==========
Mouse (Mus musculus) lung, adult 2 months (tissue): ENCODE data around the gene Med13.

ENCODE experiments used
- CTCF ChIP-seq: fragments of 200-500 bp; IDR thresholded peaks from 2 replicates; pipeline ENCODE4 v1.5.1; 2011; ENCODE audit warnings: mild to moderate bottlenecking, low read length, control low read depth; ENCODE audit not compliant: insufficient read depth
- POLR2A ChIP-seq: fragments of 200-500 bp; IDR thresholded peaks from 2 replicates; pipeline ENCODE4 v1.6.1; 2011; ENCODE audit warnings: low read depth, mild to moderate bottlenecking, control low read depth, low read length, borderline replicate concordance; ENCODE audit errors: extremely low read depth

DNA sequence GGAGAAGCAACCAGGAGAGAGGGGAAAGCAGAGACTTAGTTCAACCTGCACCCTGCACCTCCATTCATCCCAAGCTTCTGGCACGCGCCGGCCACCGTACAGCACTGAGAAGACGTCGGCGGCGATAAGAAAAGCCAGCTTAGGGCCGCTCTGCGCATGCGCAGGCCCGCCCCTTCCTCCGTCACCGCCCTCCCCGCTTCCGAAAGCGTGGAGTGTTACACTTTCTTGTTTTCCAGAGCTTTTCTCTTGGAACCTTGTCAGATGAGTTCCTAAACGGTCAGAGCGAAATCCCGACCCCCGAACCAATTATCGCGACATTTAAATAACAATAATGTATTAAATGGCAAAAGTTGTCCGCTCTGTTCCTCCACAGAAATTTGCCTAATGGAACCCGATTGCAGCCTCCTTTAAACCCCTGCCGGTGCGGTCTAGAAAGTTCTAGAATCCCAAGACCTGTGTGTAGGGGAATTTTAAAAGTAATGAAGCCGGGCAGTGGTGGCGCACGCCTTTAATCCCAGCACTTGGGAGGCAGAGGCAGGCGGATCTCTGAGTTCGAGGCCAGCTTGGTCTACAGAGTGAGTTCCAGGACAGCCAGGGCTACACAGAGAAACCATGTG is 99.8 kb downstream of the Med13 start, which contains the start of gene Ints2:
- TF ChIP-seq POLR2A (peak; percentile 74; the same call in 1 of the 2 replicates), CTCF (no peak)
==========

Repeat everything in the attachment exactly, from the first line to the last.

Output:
Mouse (Mus musculus) lung, adult 2 months (tissue): ENCODE data around the gene Med13.

ENCODE experiments used
- CTCF ChIP-seq: fragments of 200-500 bp; IDR thresholded peaks from 2 replicates; pipeline ENCODE4 v1.5.1; 2011; ENCODE audit warnings: mild to moderate bottlenecking, low read length, control low read depth; ENCODE audit not compliant: insufficient read depth
- POLR2A ChIP-seq: fragments of 200-500 bp; IDR thresholded peaks from 2 replicates; pipeline ENCODE4 v1.6.1; 2011; ENCODE audit warnings: low read depth, mild to moderate bottlenecking, control low read depth, low read length, borderline replicate concordance; ENCODE audit errors: extremely low read depth

DNA sequence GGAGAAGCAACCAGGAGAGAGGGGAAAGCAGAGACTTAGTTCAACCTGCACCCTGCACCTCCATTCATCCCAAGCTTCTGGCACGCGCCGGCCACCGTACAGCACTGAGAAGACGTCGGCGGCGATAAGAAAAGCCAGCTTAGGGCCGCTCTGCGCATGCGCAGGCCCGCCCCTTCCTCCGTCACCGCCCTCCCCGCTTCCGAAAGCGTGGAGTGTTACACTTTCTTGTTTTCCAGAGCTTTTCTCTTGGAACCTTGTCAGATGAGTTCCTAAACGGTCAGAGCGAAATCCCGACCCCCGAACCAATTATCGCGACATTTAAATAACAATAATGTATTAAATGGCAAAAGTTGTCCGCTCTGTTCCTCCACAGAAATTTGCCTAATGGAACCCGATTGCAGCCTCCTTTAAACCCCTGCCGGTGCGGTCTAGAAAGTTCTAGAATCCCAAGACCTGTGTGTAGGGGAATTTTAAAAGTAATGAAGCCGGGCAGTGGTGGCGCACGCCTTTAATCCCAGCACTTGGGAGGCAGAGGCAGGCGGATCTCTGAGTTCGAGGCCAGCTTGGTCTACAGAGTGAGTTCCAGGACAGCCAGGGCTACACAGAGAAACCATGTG is 99.8 kb downstream of the Med13 start, which contains the start of gene Ints2:
- TF ChIP-seq POLR2A (peak; percentile 74; the same call in 1 of the 2 replicates), CTCF (no peak)